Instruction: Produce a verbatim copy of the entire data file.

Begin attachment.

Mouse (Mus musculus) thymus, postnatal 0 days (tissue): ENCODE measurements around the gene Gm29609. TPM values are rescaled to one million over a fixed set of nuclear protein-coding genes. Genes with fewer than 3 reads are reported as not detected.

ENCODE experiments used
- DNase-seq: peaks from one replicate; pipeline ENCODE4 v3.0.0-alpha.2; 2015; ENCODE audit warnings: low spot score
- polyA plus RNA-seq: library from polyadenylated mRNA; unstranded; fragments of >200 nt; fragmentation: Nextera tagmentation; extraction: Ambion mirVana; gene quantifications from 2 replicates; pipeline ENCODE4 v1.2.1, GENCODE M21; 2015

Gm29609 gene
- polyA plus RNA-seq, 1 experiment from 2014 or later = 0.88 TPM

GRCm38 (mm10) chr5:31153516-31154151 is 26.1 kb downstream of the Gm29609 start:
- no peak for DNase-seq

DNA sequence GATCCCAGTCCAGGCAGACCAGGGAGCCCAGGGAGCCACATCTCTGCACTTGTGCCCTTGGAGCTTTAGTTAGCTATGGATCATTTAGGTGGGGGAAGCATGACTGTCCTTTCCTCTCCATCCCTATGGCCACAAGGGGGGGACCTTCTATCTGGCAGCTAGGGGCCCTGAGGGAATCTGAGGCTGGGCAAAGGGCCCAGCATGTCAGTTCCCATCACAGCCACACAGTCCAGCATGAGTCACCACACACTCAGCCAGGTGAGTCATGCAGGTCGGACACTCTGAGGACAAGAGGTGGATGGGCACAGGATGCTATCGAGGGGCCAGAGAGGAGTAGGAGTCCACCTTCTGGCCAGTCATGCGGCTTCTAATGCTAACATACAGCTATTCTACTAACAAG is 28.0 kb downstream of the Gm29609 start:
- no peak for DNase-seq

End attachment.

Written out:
Mouse (Mus musculus) thymus, postnatal 0 days (tissue): ENCODE measurements around the gene Gm29609. TPM values are rescaled to one million over a fixed set of nuclear protein-coding genes. Genes with fewer than 3 reads are reported as not detected.

ENCODE experiments used
- DNase-seq: peaks from one replicate; pipeline ENCODE4 v3.0.0-alpha.2; 2015; ENCODE audit warnings: low spot score
- polyA plus RNA-seq: library from polyadenylated mRNA; unstranded; fragments of >200 nt; fragmentation: Nextera tagmentation; extraction: Ambion mirVana; gene quantifications from 2 replicates; pipeline ENCODE4 v1.2.1, GENCODE M21; 2015

Gm29609 gene
- polyA plus RNA-seq, 1 experiment from 2014 or later = 0.88 TPM

GRCm38 (mm10) chr5:31153516-31154151 is 26.1 kb downstream of the Gm29609 start:
- no peak for DNase-seq

DNA sequence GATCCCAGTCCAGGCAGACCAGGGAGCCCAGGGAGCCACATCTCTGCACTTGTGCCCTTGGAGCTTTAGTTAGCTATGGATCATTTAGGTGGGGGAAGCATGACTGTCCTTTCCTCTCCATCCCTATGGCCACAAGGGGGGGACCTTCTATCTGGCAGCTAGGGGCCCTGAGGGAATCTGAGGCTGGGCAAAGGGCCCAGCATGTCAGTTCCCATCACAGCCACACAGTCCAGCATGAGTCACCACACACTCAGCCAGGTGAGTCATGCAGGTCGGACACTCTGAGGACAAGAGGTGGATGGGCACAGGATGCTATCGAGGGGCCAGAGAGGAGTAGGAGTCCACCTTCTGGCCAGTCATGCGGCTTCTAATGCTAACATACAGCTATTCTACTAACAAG is 28.0 kb downstream of the Gm29609 start:
- no peak for DNase-seq